Citizens United Case Category
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Wednesday, January 19th, 2011
We’re coming up to the one year anniversary of the US Supreme Court’s fateful Citizens United v. FEC decision. The 5 to 4 decision on January 21, 2010, equated corporations and unions with people and granted them “free speech” rights to spend unlimited money to tell real people which candidates to elect or defeat. Public Citizen has a new, comprehensive report on the consequences of this giveaway of our election system. The nonpartisan group is also working with many other organizations to hold events in Washington and around the nation to mark the anniversary; check this listing for events and add your own! Meanwhile, Ben and Jerry (the people) of Ben & Jerry’s (the ice cream company) are organizing business owners and corporate leaders into a group called “Business for Democracy” to oppose the Citizens United decision. They plan their first action and unveiling of their website on the January 21 anniversary.
Monday, January 10th, 2011
Remember Tom DeLay, aka “The Hammer” – one of the most powerful men in Congress when George W. Bush was president? A judge sentenced the former US Representative from Texas to three years in prison for an elaborate scheme to funnel $190,000 in illegal corporate contributions into state elections. The money helped Republicans win a majority in the Texas legislature in 2002 – and then redraw the district lines so more Republicans from Texas could be elected to Congress. DeLay laundered the corporate money by sending it through the national Republican Party and then back to help state legislative candidates in Texas. But it’s illegal for corporations to make contributions to state candidates in Texas, as it is in North Carolina. Interestingly, a few years before DeLay committed his crime, then Republican House Speaker Harold Brubaker was performing a similar laundering job with corporate money to help his fellow Republicans win a majority in the North Carolina House in 1996. The brazen schemes of Brubaker and his associates are now more than a dozen years old, but they make for fascinating reading, especially in light of the GOP victory in 2010 and the Citizens United decision.
Thursday, January 6th, 2011
The investment by Art Pope Inc. in NC General Assembly elections could begin to look like a buyout of the state legislature. Not only did Pope’s corporate money (from Roses department stores and his other enterprises) play a decisive role in Republican victories, he now has staff members from his wholly owned non-profits moving over to the House Speaker’s office as top aides. The Institute for Southern Studies gives the details and context.
Thursday, December 30th, 2010
For better or worse, a gaggle of “firsts” this year will have a lasting impact on North Carolina politics. Here’s the Top 10 list from Democracy North Carolina. Happy New Year!!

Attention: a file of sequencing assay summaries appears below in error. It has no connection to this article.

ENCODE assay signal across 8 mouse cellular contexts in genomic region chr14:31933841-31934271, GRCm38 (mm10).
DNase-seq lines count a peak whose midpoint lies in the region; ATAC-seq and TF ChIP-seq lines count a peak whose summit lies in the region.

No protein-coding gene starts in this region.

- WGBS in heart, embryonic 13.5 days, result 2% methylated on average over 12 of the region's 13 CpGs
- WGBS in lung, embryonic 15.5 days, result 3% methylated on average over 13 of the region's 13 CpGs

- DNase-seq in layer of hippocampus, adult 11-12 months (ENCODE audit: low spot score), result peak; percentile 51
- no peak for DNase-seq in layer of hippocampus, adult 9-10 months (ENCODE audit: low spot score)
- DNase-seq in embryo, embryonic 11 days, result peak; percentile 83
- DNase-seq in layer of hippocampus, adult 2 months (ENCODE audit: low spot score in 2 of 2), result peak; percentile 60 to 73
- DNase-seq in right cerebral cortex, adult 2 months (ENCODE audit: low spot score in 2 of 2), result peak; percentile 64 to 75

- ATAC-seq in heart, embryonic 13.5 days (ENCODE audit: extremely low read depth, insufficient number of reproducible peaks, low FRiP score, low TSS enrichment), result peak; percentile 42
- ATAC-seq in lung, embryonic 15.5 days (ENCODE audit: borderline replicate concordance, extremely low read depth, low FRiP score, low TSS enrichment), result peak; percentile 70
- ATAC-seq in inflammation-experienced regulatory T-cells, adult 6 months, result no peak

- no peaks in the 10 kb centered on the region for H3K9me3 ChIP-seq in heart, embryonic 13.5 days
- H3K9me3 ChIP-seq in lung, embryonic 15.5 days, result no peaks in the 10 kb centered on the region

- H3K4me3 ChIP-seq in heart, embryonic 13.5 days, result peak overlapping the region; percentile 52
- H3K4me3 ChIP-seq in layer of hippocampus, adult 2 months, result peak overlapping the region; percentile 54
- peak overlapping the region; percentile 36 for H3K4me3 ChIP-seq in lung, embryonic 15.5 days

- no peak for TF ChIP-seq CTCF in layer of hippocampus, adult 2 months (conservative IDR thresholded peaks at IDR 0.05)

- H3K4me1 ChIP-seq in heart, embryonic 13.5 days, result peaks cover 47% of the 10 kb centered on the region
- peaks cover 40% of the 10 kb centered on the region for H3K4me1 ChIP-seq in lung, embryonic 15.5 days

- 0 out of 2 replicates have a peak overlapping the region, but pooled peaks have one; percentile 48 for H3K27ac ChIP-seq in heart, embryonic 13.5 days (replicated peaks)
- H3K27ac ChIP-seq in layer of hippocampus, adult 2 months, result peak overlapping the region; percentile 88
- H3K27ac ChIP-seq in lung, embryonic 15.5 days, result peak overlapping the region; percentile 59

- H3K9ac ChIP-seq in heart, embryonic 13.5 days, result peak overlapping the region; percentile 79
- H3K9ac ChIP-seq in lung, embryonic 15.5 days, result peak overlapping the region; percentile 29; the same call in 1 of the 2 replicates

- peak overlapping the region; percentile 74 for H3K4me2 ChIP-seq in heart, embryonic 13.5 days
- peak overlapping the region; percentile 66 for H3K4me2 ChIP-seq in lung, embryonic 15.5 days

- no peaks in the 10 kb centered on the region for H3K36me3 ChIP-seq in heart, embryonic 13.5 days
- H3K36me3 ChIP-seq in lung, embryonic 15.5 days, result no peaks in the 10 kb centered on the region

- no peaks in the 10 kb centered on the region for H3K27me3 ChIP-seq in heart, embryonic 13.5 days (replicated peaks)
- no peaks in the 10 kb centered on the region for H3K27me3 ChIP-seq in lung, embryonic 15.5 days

Wednesday, December 22nd, 2010
Fortunately, a healthy number of business leaders see big problems with the Supreme Court’s decision to encourage an arms race in secretive political spending; many are also opposed to the aggressive action by US Chamber of Commerce in the 2010 elections. If you’re a stockholder and get the proxy notices about how to vote your shares of stock, be on the lookout for ballot measures aimed at requiring the company to disclose its political spending, or quit the US Chamber of Commerce, or take similar actions. Meanwhile, in his final speech on the floor of the Senate, Pennsylvania’s Arlen Specter lashed out (video on CNN) against Supreme Court justices John Roberts and Samuel Alito for violating their sworn statements to Congress, overturning established law, and voting “to permit corporations and unions to secretly pay for political advertising, thus effectively undermining the basic democratic principle of the power of one person, one vote. Chief Justice Roberts promised to just call balls and strikes – but then he moved the bases.”
Friday, December 17th, 2010
Ten years ago this week, the US Supreme Court in Bush v. Gore turned over the White House to George W. Bush and Dick Cheney, the losers of the national popular vote. The blatantly political decision to stop the Florida recount launched a new era of anti-social ideologues undermining the rights of real people in favor of corporate special interests in fields ranging from environmental protection to foreign policy, trade relations to criminal justice. The Supreme Court’s Citizens United decision, coming a decade later, is a product of the same elitist mentality: diminish voter’s rights by maximizing the influence of private wealth in elections. On the anniversary of Bush v. Gore, John Nichols of The Nation proposes five practical reforms to increase voter participation. Also this week, the Nigerian government dropped its bribery charges against former VP Dick Cheney and other Halliburton officials after the company agreed to pay $250 million in fines. Halliburton had previously admitted to US authorities that it used bribery when Cheney led the company to gain a $6 billion contract with Nigeria. The background of this telling story of Cheney’s earlier corrupt leadership is at the Link of the Day for December 10, 2010.